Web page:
The imperial authorities constantly emphasize their efforts to promote our security by suppressing “violent extremism” abroad. Repeat after me: extremism always bad; moderation always good. If Barry Goldwater were alive today and still telling us that “extremism in defense of liberty is no vice,” he might well be placed on the Air Force’s target list for the Predator drone. While decrying the violent extremists in the Middle East, Admiral Fallon notes: “Unfortunately, their tactics and radical ideology remain almost unchallenged by voices of moderation.” It takes a heap of chutzpah to impose sanctions on a country, killing hundreds of thousands of children and others with weakened immune systems, then invade the country, killing hundreds of thousands of men, women, and children by bombing, shooting, shelling, beating, stabbing, suffocating, and immolating them, then create such chaos and violence among the populace that millions are forced to abandon their residence and rendered homeless, then announce your regret that so few speak in favor of moderation. Next thing you know, the Devil will express regret that so few denizens of Hell speak in favor of fraternal kindness and Christian charity.

Fallon aims at “de-legitimizing the underlying social and political movements that support” the extremist groups. He fails to recognize that such delegitimization is utterly impossible as long as the U.S. forces continue to occupy Iraq and Afghanistan and to brutalize their people. The admiral proposes “building capacity in governance and security that helps at-risk societies address problems that foster internal and local grievances.” The overwhelming grievance in the Middle East, however, is the presence of U.S. forces and Washington’s support for local dictators and their legions of thugs. Fallon, however, looks to “empowering credible experts to expose the flaws and internal contradictions of the enemy’s ideology; provide viable, competing alternative worldviews; and contest the intellectual ‘safe harbors’ where extremist ideas incubate.” U.S. military leaders seem to have made a little progress since the days when they lived by the motto, “If you’ve got ‘em by the balls, their hearts and minds will follow.” Yet the idea that in the midst of everything the U.S. forces are doing in the Middle East they can employ “credible experts” to transform the dominant ideology is sheer lunacy. Al-Qaida requires no wily recruiting agents in Afghanistan and Iraq; its supporters need only invite people to look out their windows.

Fallon speaks glowingly of the various Middle Eastern dictatorships with whom the U.S. government maintains cordial relationships. (It’s amazing how many “friends” you can win with a combination of generous bribes and credible threats.) The United States’ “close, reliable partner nations” include such paragons of social and political modernity as Egypt, Jordan, Kuwait, Bahrain, and Pakistan.” Moreover, “Bahrain, Kuwait, Oman, Qatar, Saudi Arabia, and the United Arab Emirates are important partners in maintaining stability in the Gulf.” An honest observer feels compelled to recognize, however, that every one of the filthy-rich sheiks in these desert despotisms would gladly cut Fallon’s throat if they weren’t raking in such fabulous amounts of money from the current arrangements.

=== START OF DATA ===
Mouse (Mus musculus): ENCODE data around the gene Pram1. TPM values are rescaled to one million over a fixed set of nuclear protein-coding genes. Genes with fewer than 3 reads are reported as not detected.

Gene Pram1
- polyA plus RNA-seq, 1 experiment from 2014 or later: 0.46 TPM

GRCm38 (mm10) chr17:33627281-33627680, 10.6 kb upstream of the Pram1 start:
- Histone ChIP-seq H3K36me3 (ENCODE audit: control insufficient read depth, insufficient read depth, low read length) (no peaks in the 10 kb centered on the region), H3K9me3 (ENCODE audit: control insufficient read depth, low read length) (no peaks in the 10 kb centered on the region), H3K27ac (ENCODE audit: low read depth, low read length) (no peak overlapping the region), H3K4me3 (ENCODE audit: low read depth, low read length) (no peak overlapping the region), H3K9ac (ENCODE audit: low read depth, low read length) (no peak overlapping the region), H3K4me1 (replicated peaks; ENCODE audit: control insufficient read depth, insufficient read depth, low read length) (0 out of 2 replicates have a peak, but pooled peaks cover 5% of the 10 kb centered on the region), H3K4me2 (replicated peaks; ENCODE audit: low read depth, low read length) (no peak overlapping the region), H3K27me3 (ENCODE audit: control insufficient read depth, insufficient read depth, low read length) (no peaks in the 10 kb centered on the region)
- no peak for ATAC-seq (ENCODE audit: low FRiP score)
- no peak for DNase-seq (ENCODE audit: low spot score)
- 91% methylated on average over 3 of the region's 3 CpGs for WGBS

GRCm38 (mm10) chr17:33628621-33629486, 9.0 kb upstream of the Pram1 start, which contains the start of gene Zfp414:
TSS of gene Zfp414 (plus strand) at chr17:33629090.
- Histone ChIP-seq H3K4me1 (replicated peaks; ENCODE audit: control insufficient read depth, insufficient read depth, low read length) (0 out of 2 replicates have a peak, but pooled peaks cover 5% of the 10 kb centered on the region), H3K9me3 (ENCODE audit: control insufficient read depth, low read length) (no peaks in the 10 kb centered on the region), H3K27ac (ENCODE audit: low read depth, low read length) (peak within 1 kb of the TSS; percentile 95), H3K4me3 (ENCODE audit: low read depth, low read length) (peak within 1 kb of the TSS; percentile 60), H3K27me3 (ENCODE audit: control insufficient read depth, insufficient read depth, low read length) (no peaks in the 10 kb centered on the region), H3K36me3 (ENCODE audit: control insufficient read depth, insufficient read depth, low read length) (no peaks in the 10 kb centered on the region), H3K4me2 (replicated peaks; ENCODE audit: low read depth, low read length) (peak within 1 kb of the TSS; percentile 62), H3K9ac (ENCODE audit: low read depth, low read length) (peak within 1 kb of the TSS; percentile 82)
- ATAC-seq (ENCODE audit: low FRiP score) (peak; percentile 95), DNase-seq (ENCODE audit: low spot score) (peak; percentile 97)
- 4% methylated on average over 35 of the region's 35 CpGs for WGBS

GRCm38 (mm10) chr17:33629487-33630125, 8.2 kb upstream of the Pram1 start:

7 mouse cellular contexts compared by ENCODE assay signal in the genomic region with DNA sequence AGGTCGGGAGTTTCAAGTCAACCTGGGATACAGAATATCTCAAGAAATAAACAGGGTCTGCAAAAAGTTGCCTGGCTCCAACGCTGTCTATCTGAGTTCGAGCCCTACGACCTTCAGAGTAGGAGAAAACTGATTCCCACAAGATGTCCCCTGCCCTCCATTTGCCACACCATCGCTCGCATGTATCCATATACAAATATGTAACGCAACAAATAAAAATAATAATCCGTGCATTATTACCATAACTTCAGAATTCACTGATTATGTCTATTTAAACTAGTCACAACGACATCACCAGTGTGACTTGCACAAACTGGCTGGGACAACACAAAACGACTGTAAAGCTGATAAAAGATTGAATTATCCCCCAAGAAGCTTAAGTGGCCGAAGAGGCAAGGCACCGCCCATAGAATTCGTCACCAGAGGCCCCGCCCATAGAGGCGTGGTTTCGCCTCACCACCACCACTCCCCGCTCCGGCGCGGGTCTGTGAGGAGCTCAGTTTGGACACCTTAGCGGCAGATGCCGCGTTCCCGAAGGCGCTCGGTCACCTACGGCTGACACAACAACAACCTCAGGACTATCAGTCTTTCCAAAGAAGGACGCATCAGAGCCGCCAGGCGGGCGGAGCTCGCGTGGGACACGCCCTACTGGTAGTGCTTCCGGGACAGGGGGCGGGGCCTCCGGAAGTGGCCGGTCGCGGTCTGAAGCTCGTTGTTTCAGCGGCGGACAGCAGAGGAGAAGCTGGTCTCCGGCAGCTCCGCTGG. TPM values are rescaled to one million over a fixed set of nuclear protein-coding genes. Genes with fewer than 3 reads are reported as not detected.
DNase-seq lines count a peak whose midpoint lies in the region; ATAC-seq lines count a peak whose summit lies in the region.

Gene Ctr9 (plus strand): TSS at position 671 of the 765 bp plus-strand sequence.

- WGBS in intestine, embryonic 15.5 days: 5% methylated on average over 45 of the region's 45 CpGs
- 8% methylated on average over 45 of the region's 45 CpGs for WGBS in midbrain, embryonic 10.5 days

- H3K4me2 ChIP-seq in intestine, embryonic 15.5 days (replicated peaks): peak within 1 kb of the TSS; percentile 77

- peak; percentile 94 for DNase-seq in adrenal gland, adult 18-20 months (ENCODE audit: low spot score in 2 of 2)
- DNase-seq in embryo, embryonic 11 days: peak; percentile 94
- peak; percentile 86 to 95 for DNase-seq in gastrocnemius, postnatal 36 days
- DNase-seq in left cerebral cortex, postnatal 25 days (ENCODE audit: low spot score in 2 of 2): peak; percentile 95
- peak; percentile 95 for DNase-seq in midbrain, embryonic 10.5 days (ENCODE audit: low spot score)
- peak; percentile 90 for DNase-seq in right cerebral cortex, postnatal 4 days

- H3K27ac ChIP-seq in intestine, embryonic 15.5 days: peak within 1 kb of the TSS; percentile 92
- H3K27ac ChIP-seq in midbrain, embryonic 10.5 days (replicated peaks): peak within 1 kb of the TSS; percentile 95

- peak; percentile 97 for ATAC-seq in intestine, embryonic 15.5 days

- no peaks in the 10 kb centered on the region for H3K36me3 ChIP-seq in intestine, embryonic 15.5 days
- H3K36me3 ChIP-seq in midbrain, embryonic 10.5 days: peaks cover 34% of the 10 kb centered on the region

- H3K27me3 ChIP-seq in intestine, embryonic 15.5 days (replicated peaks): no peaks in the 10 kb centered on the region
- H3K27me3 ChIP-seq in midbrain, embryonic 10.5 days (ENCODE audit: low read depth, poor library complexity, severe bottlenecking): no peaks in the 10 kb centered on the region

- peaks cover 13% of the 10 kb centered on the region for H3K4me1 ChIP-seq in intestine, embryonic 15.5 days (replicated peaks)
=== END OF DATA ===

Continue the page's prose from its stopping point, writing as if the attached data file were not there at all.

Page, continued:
The admiral does recognize a few problems. “Our present inventory of language and intelligence specialists (especially human intelligence) and counterintelligence agents does not support current requirements.” Translation: because we don’t speak or understand Arabic, Pashto, Persian, or any other local language in this part of the world, we haven’t a clue as to what’s going on in the politics and social life of these countries, and therefore we are constantly at the mercy of English-speaking collaborators who will take the risk of feeding us lies and fabricated “intelligence” long enough to get rich and then flee the country before their infuriated countrymen kill them.

Notwithstanding the many troubles that plague the imperial crusaders in CENTCOM’s area of responsibility, Fallon bravely concludes, “we fight tirelessly against those who would do us harm.” He fails to mention, however, that the people of southwest Asia would harbor no grievances whatsoever against Americans if the U.S. government had only possessed the intelligence and the decency to stay out of their affairs.


Robert Higgs is Senior Fellow in Political Economy at The Independent Institute and Editor at Large of the Institute’s quarterly journal The Independent Review. He received his Ph.D. in economics from Johns Hopkins University, and he has taught at the University of Washington, Lafayette College, Seattle University, and the University of Economics, Prague. He has been a visiting scholar at Oxford University and Stanford University, and a fellow for the Hoover Institution and the National Science Foundation. He is the author of many books, including Depression, War, and Cold War.